This afternoon, I submitted an a fellowship application to the National Science Foundation (NSF). I’m extremely blessed to have a PI with enough research funding to not have to worry about funding for the rest of my Ph.D. at Stanford. However, the funding source is not infinite, and paying a graduate student a stipend, health insurance, tuition, and associated university fees slowly depletes even the best endowed account. In order to extend the longevity of the funding, we looked into some fellowship options as an additional source of funding.
‘Twas the night before Stanford I did hardly believe
The events that transpired that led to that eve.
I discovered rewards credit cards almost two years ago. In case you haven’t heard of them, they’re these nifty little pieces of plastic, where if you use them to spend money, they’ll give some of the money that you’ve spent back to you.
A friend texted me a few months ago saying that he was officially an open source contributor. He explained that he had found a bug with some software that he was using, and was able to find the error in the source code. He made some modifications, committed the changes on a github fork, and then issued a pull request to the original author so that other users could benefit from it too.
Rent in San Francisco Bay Area is expensive.
Last night, I had a dream that I was a spy in Soviet Russia during the later years of the Cold War. I think I was having this dream because I had watched a special feature about an ex-spy at O’Hare while waiting for my flight to San Jose this last Sunday evening. In this feature, a retired CIA agent recounted her experience during the Cold War, and the last bit that I heard before I left was when the KGB kidnapped her, and interrogated her. The other CIA agent with whom she was working had a small pen which could take secret photos, and so when she was sat down at a table to be interrogated and the KGB placed that pen in front of her, she knew that she had been found out.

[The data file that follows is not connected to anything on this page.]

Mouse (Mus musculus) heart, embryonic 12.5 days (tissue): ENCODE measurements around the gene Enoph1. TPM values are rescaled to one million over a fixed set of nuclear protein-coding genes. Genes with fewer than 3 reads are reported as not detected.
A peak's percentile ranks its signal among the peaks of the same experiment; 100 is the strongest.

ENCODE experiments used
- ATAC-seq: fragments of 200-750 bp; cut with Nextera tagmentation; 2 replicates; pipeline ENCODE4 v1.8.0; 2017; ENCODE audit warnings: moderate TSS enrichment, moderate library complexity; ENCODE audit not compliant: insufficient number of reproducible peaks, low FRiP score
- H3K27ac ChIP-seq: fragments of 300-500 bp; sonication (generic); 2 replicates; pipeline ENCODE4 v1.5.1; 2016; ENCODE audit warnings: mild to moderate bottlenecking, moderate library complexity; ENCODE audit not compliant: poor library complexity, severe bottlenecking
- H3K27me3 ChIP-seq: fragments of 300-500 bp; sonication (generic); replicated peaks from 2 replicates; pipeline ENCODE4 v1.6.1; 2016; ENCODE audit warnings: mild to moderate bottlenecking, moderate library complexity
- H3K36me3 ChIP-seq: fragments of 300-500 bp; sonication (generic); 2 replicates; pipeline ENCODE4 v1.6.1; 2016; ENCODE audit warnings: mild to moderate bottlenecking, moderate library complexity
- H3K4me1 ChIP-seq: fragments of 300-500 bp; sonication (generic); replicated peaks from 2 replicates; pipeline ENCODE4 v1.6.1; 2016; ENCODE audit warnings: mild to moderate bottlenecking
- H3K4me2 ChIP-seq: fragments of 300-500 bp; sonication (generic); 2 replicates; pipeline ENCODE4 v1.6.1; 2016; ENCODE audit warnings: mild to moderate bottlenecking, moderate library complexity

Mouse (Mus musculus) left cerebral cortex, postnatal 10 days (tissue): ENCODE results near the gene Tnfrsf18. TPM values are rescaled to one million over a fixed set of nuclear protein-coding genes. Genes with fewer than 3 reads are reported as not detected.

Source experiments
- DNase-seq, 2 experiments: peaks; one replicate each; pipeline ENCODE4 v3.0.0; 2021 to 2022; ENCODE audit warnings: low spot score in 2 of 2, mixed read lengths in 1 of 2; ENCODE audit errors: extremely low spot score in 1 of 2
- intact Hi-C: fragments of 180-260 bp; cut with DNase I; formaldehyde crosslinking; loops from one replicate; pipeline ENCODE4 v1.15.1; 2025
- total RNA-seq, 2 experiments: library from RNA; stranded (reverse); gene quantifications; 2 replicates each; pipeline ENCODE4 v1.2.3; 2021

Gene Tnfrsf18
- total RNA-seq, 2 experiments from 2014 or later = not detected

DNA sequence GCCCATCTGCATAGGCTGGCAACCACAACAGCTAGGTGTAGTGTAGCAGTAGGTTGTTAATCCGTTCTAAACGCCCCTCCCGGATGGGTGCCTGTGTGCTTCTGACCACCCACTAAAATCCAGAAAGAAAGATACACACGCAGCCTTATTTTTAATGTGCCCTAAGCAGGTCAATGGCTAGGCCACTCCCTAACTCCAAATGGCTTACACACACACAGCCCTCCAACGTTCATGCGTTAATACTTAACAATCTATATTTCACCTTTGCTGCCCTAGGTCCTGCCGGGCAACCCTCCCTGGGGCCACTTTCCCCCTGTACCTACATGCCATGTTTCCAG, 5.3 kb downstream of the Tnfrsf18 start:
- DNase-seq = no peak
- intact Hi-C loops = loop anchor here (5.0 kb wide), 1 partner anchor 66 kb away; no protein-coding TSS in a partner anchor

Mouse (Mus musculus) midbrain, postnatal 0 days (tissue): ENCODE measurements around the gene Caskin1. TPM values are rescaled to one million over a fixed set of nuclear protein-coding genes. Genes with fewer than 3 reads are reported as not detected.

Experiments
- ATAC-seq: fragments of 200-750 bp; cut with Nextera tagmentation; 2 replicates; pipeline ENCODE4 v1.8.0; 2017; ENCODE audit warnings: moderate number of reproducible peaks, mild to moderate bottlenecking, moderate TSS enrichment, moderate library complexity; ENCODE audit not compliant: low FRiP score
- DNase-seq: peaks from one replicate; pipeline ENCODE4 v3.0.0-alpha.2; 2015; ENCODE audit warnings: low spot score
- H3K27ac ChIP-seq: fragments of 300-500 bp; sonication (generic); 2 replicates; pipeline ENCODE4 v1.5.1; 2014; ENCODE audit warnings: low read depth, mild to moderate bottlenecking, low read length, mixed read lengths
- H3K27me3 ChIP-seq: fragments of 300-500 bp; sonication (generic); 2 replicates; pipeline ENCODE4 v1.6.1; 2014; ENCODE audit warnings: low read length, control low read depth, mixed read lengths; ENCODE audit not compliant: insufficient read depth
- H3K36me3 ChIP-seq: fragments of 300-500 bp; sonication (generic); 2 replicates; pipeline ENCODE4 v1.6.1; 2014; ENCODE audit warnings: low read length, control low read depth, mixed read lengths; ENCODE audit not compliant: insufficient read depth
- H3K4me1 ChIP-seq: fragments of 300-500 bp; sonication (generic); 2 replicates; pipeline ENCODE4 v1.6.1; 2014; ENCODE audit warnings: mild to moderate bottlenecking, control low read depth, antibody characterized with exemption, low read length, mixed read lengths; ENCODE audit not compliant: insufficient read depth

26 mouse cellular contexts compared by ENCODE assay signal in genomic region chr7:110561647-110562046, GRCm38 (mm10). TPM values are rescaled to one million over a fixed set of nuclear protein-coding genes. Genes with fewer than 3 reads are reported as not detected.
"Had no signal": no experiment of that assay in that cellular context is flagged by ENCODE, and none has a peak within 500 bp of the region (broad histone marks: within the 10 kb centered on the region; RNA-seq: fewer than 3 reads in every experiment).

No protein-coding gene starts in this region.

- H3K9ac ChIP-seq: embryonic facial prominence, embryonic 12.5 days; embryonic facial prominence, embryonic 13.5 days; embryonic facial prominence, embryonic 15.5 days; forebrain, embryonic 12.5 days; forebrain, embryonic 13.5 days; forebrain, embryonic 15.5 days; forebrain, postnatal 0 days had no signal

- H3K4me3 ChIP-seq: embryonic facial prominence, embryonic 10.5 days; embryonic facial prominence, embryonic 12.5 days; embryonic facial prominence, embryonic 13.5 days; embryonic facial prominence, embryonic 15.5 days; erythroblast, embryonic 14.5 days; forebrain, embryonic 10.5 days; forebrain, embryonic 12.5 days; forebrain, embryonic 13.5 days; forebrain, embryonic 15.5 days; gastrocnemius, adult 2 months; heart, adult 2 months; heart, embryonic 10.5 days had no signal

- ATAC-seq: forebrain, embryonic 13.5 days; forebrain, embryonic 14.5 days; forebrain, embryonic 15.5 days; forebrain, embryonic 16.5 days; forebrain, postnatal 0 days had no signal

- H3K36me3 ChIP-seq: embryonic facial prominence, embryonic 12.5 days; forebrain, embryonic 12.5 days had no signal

Here at camp, we are always looking for new activities to provide for the kids. The number of activities is actually the limiting factor to how many campers we can accommodate during family camp. Right now, we are capped at 190, but if we found more activities for them to participate in during the week, we would be able to increase that number.
At camp, sometimes you need something, and you gotta make it work with what you have. I’ve seen that pop up a couple times this last week. I thought that you, esteemed reader, would appreciate these creative solutions.
For at least the last 8 years, I have helped out with the primary division at the annual Wisconsin SDA Camp Meeting. Every day, my family and I lead out a morning and an evening program for the 7, 8, and 9 year olds. We also do games and crafts in the afternoon, totaling 37 hours of programming over the 9 days of Campmeeting.
This summer, I’m working at Camp Wakonda, about an hour north of Madison, Wisconsin. This will be my fourth, and likely final summer working here. It has always been a great place for transitions in my life: 2 years ago, it helped me navigate culture shock coming back after a year as a student missionary to Lebanon. Last year, my wife Mateja and I spent the first 2 years of our marriage working at camp, and then went on our honeymoon. This summer, we are in the process of moving from Berrien to Stanford, CA.
This morning, I finished packing up a Toyota Station Wagon and drove out through Snow Road away from Berrien for the last time in a while. I said my final goodbyes, and promised to keep in touch with many of you. I’m not sure whether life’s memories stay where they are made, or whether they follow you wherever you go. In either case, life’s memories should be made together, celebrated together, and shared together.